Less Security Guards, More Art: How A Boston Principal Transformed Lives

Imagine this: A school where backpacks are prohibited for fear students would use them to carry weapons instead of books, a school where security guards roamed the halls like military soldiers,  a place so plagued by violence and disciplinary problems that it went through 5 principals in 7 years, a place that was considered a “career killer.” This was Orchard Gardens School in Roxbury, MA.

In 2003, when the school was built there was excitement and fanfare surrounding its inception and philosophy: the school would be predicated upon a heavy arts program–it had a dance studio, orchestra instruments, and art rooms–the community was thrilled; perhaps, the school would enrich the children of the community. But, from the start, the program failed. The dance studio became a storage room for the instruments, and the art program never happened. Soon the school deteriorated, and by 2010, it was ranked in the bottom five in the entire state of Massachusetts.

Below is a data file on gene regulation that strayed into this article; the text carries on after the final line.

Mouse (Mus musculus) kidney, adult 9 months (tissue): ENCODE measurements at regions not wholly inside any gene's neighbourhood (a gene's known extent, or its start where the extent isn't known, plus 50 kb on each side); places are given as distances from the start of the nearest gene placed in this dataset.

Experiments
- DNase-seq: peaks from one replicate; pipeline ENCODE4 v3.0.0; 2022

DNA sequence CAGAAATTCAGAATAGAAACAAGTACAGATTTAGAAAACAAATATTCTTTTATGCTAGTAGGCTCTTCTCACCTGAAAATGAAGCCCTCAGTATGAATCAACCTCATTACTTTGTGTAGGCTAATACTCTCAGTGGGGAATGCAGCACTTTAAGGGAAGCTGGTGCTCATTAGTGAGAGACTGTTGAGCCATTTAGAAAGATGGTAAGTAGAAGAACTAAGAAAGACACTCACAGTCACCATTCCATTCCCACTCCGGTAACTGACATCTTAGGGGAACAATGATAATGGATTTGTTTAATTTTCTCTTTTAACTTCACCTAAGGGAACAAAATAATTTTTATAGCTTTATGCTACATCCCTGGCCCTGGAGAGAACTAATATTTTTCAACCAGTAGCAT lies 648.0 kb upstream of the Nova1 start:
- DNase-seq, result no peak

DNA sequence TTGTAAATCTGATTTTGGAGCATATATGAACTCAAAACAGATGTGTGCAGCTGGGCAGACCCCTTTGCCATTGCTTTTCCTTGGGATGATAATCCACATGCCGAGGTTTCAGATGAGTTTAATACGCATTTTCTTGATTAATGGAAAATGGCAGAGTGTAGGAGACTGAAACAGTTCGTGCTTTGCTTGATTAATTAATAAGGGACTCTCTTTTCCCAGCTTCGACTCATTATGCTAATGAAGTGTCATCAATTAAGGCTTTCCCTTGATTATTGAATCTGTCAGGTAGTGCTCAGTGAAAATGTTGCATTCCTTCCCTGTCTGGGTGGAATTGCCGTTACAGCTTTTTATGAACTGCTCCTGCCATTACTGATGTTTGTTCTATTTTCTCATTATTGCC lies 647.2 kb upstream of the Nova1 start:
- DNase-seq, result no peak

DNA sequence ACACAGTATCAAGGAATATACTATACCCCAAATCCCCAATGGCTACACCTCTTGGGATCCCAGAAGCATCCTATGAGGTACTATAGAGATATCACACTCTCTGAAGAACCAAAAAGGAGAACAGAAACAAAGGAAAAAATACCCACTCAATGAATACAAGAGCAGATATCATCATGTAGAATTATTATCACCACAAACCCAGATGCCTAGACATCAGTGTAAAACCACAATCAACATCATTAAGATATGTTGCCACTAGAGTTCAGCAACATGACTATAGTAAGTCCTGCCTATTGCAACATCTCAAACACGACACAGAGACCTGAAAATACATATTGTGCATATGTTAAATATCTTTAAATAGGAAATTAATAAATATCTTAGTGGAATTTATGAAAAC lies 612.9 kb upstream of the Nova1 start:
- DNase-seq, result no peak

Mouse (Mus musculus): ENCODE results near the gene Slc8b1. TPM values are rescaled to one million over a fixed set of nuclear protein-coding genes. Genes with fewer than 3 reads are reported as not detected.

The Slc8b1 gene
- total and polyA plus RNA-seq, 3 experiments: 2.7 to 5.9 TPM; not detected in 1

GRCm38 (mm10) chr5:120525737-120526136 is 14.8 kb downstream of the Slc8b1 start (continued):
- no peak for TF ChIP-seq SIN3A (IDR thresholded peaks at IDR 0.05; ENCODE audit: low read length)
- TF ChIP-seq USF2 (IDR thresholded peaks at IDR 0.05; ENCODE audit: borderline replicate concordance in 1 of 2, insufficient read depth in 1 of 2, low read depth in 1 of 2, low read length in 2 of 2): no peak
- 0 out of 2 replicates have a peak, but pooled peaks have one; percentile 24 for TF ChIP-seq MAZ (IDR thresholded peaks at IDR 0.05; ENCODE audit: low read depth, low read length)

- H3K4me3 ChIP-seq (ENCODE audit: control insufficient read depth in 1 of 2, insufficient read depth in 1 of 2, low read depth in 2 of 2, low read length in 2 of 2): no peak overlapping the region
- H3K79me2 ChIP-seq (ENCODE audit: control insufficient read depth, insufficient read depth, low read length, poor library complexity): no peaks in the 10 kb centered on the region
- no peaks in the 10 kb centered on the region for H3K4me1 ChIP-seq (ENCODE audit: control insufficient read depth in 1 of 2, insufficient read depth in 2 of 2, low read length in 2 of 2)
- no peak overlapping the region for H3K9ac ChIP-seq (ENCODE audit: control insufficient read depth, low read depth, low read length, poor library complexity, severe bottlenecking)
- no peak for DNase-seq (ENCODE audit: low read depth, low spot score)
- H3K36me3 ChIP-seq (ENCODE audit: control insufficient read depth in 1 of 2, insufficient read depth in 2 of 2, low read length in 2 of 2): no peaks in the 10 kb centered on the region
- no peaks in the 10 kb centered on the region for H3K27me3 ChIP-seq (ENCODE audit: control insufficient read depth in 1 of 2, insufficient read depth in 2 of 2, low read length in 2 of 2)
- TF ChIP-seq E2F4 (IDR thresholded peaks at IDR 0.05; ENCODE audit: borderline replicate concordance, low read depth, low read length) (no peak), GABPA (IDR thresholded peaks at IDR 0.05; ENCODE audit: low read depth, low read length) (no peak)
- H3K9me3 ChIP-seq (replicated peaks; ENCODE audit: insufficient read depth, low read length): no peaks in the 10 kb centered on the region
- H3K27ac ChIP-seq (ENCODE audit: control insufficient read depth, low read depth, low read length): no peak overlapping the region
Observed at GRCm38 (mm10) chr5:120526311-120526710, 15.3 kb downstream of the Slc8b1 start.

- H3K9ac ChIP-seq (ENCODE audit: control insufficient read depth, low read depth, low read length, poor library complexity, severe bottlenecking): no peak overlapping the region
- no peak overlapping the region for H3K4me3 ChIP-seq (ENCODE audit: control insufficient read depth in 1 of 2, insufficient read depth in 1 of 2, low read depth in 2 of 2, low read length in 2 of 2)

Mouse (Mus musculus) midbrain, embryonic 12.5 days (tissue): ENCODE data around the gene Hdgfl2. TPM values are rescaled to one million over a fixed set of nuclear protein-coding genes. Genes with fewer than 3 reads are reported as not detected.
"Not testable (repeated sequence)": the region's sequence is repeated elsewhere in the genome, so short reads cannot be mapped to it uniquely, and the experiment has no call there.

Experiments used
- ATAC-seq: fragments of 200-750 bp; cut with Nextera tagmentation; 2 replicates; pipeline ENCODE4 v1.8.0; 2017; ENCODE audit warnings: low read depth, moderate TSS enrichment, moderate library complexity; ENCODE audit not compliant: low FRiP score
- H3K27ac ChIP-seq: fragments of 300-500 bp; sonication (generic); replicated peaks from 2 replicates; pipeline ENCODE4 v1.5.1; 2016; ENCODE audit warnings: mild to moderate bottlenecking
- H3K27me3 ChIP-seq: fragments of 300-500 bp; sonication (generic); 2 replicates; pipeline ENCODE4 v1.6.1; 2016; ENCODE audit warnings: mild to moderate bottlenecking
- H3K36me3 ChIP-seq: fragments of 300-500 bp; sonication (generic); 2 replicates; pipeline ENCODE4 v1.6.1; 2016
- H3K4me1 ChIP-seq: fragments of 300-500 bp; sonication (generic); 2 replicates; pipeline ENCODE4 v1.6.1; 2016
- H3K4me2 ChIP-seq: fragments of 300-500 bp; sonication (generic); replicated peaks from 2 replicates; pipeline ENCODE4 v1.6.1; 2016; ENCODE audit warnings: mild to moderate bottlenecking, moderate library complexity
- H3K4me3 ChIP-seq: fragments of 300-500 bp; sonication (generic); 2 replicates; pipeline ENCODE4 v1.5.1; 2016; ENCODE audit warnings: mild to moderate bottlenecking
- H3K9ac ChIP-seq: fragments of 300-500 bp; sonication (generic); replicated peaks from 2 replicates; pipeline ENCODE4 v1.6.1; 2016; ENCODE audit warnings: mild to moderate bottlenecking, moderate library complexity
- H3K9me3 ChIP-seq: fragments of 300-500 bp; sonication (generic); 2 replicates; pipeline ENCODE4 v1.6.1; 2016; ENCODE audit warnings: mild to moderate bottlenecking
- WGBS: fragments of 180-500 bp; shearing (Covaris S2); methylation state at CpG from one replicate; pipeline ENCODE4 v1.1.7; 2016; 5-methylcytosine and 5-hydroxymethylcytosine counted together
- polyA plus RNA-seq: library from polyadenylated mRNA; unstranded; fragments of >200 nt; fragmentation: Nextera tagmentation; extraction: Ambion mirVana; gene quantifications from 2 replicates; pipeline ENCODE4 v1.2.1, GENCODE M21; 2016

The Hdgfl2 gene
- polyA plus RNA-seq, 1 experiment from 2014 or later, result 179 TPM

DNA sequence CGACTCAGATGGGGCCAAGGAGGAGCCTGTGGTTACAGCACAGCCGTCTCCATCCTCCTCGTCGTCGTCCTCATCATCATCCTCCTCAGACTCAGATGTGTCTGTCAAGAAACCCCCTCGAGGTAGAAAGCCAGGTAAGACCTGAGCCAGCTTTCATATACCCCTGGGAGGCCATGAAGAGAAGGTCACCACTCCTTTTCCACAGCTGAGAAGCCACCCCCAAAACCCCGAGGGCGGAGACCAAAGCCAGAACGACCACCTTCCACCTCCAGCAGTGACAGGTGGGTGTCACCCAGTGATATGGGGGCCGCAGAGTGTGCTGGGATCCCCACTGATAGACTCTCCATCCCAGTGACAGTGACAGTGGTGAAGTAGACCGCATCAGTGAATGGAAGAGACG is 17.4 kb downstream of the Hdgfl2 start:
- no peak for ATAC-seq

Enter Andrew Bott, the sixth principal in 7 years.

The first thing Mr. Bott did was fire all the security guard, a bold and daring move in a school riddled with violence, and one met by skepticism from his colleagues; he then dusted off the instruments, waxed the studio floors, and opened the art rooms, and guess what? No one died. In fact, what happened next was something of a fairy tale. Suddenly, students were beginning to thrive; kids were coming out of their shells and painting and making music and actually learning, suddenly, they wanted to go to school.

Orchard Gardens has now become one of the fastest improving schools in the country, and the hallways instead of being patrolled by security guards are now brimming with brightly colored pictured done by students.

If only more schools followed Mr. Bott’s belief that art can transform lives, we might actually become a less violent society.